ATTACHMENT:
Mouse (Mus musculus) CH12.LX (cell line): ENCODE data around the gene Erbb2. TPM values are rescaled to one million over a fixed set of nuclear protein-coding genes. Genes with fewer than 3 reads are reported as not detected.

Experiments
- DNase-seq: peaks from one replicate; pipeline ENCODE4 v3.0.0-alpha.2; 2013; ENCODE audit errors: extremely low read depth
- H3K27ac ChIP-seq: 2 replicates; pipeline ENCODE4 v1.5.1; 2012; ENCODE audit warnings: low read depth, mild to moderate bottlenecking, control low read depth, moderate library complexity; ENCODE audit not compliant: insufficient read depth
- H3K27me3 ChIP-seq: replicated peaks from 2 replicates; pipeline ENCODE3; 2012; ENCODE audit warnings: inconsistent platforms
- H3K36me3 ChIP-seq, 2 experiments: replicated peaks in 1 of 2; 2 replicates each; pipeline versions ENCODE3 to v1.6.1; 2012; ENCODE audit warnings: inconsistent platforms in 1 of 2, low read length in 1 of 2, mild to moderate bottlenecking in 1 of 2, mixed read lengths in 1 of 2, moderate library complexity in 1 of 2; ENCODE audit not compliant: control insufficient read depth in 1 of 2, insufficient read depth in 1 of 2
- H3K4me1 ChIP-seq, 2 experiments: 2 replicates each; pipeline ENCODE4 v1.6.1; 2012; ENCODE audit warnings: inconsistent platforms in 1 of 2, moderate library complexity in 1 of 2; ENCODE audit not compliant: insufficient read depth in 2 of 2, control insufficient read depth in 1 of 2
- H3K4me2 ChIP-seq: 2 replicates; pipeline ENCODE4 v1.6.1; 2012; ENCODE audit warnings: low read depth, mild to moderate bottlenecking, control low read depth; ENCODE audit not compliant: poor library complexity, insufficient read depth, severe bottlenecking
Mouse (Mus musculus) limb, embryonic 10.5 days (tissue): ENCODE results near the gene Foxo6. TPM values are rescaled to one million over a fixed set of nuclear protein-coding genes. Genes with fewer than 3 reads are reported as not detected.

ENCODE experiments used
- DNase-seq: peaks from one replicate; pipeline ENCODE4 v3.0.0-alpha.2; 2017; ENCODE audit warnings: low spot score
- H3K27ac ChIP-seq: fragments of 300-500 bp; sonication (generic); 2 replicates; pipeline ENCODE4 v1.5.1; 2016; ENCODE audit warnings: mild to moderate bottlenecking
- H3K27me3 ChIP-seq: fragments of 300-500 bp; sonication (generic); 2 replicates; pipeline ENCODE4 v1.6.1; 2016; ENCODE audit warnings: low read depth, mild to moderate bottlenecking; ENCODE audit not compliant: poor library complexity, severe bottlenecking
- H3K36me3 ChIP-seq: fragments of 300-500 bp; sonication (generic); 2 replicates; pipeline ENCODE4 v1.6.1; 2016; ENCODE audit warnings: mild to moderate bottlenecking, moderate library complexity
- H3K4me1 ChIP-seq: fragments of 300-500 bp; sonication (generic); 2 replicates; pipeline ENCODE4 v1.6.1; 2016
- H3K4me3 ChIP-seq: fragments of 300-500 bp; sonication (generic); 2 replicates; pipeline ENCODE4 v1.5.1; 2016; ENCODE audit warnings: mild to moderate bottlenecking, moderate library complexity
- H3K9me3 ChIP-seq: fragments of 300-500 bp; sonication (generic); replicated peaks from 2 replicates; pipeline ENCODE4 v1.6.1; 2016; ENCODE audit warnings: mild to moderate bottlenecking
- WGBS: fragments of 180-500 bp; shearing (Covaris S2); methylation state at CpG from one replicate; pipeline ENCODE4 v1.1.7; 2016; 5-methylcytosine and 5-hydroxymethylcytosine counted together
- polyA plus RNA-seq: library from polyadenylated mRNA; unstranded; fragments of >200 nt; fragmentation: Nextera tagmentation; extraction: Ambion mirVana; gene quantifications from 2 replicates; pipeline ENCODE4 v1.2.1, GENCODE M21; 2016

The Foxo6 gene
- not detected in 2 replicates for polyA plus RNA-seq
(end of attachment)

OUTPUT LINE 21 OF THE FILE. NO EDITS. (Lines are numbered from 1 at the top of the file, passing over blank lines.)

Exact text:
- not detected in 2 replicates for polyA plus RNA-seq